Buspirone is a partial 5-HT1A agonist marketed in the 1980s as an anxiolytic agent. There is some evidence suggesting that it may have weak intrinsic antidepressant properties. It has recently been promoted as possibly being useful as an augmenting strategy, particularly with SRIs.235 Neither the time of onset of action nor the optimal dose for augmentation has been rigorously established. When used as monodrug therapy for anxiety disorder, the dose is usually 15 to 30 mg/day and the time to onset is several weeks. Advantages of this augmentation strategy include its safety, the possible anxiolytic effects in the absence of abuse potential, and ease of use. Its principal disadvantage beyond limited data is cost. It is the most expensive of the augmentation strategies discussed in this section. Given that buspirone is still a patented drug, there will hopefully be more rigorous clinical trials to determine the relative merits of using this agent as an antidepressant augmentor.

Failed Trial

By definition, this term means that there has been less than a 25% change in depressive symptoms. In such cases, approaches other than those discussed above are generally recommended. The issue of what to do in such cases is arguably the greatest research need in antidepressant pharmacotherapy, but is disappointingly sparse.98,157,215,246 The existing studies have serious limitations such as small numbers of subjects and design problems, including no blinding, no random assignment, and no appropriate control group.

  • Alternative Monodrug Therapy

Some clinicians will try multiple members of the same class (eg, multiple sequential trials of different SSRIs) in patients who have not experienced adequate benefit. An argument can be made from a pharmacokinetic standpoint that a trial of a second SSRI might be a reasonable approach. Unfortunately, the studies that have been done to support this practice are all seriously flawed and thus of dubious merit.37,105,182,242 Certainly, the more rational approach after two SSRIs have failed would be switching to an antidepressant with a different presumed mechanism of action (Table 6.2).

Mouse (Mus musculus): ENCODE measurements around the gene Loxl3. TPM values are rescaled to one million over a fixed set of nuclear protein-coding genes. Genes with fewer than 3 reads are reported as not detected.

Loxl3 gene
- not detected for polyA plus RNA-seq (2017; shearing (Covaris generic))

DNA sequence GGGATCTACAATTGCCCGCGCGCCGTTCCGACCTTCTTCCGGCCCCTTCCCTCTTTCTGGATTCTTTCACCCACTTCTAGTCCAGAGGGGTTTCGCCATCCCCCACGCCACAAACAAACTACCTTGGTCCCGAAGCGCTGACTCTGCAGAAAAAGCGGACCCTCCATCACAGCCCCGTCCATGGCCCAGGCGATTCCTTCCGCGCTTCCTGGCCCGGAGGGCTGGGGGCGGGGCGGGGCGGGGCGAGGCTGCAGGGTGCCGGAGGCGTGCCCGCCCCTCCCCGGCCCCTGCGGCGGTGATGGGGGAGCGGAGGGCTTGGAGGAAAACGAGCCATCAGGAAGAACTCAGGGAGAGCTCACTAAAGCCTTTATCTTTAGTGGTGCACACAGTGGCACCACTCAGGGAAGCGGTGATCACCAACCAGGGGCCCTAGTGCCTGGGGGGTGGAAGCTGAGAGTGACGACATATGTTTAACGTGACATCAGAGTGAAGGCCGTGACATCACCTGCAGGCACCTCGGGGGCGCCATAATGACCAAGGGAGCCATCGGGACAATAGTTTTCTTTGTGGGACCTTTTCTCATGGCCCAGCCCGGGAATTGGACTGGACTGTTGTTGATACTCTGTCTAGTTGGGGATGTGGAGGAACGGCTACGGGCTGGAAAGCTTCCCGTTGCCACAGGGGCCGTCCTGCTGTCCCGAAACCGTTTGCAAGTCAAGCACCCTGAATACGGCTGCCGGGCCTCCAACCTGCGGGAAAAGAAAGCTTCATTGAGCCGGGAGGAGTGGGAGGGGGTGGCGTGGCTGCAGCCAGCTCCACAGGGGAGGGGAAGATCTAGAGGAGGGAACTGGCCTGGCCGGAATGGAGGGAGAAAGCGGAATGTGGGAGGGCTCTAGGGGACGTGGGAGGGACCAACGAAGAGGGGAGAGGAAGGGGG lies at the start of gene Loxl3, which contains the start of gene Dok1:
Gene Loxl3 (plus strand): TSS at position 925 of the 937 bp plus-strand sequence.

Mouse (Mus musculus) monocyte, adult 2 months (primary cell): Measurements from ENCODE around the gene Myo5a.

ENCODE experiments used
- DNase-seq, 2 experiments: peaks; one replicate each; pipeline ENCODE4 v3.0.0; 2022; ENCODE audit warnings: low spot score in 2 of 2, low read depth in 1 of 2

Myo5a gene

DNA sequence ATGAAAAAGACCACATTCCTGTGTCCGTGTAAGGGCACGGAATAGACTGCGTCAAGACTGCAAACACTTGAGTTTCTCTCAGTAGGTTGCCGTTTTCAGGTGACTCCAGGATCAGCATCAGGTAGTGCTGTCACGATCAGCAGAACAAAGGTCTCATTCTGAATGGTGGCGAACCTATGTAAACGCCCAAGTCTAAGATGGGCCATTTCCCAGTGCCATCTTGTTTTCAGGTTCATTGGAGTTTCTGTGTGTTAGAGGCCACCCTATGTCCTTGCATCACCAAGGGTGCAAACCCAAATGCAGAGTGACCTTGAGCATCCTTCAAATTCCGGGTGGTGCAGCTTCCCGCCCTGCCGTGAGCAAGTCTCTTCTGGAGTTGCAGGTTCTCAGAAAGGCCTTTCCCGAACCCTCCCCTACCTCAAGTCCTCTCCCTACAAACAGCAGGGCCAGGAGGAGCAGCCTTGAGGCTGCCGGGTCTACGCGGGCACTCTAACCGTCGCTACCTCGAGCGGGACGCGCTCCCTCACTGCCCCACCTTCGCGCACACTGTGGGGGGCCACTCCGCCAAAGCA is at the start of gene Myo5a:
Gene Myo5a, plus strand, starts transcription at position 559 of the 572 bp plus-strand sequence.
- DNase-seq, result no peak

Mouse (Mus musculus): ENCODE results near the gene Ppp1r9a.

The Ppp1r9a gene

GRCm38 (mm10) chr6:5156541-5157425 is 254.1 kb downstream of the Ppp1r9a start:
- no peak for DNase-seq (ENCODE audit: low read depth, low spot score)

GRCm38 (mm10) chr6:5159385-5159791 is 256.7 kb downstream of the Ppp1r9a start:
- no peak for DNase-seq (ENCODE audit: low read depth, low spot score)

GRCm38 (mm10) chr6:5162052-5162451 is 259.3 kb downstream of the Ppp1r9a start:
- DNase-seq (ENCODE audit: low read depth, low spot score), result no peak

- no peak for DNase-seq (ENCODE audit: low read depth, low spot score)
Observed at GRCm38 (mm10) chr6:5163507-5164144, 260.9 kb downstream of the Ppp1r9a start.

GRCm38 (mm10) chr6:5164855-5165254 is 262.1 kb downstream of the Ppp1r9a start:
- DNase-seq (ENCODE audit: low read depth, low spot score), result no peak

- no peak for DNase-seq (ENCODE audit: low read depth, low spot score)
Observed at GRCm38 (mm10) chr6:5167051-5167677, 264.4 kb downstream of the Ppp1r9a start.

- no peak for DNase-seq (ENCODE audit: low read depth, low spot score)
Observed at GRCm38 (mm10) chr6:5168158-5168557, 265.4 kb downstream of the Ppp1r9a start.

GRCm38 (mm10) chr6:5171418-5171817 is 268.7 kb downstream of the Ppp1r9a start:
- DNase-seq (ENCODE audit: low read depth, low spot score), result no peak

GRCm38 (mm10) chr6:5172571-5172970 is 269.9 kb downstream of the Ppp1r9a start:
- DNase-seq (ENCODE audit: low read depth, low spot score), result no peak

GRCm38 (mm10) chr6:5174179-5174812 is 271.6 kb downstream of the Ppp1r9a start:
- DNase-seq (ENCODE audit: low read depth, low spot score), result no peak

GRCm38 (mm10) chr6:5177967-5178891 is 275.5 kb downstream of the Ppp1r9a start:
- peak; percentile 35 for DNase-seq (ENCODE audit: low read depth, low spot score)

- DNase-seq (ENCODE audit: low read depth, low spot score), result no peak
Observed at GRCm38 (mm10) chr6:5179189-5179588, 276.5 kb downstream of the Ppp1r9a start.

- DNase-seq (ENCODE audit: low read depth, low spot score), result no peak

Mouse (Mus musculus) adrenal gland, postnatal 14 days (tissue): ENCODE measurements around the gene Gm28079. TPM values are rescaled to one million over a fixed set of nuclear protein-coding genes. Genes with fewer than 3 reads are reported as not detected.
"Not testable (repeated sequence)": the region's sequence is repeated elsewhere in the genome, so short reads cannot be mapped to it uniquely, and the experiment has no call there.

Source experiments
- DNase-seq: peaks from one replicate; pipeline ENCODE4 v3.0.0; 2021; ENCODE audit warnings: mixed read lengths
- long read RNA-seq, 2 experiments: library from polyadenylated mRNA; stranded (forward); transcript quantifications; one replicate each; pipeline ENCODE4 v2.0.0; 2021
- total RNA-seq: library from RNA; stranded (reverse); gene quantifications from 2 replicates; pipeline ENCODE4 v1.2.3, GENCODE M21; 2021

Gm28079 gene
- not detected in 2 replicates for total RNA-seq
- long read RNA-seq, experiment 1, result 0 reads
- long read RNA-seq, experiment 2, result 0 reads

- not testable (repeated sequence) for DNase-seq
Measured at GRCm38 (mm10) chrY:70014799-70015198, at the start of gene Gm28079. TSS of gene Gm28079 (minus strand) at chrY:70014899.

The best data in this area come from double-blind, crossover studies which show that norepinephrine selective reuptake inhibitors (NSRIs) will work in approximately 50% of patients who have not benefited from an adequate trial of an SSRI and vice versa.103,245 Another approach is to escalate the dose of a drug with more than one antidepressant mechanism of action (eg, venlafaxine).156,177 For further discussion of this matter, refer to Chapters 6 through 8.

  • Copharmacy With Antidepressants

When two or more trials of monodrug therapy with antidepressants from different classes have failed to produce even a partial response, the most common approach is to use two chemically unrelated antidepressants in combination.245 This strategy is based more on clinical empiricism and a theoretical understanding of relevant neurotransmitter systems than on rigorous clinical trials. The earliest example of this strategy was the combined use of a TCA and an MAOI.103 With the introduction of safer antidepressants, the use of this specific combination has decreased due to concerns about toxicity. However, the use of other combinations of antidepressants has increased in terms of both frequency and the variety of combinations used. The most popular is the combined use of an SSRI (eg, sertraline) with an NSRI (eg, desipramine) or with a dopamine and norepinephrine reuptake inhibitor (eg, bupropion).153,258

The following points should be kept in mind when considering this option:


  • They are planned drug-drug interactions (Chapter 10) with the potential for increased adverse effects, the likely need to reduce the dose, and the need for even more careful monitoring, including therapeutic drug monitoring (TDM).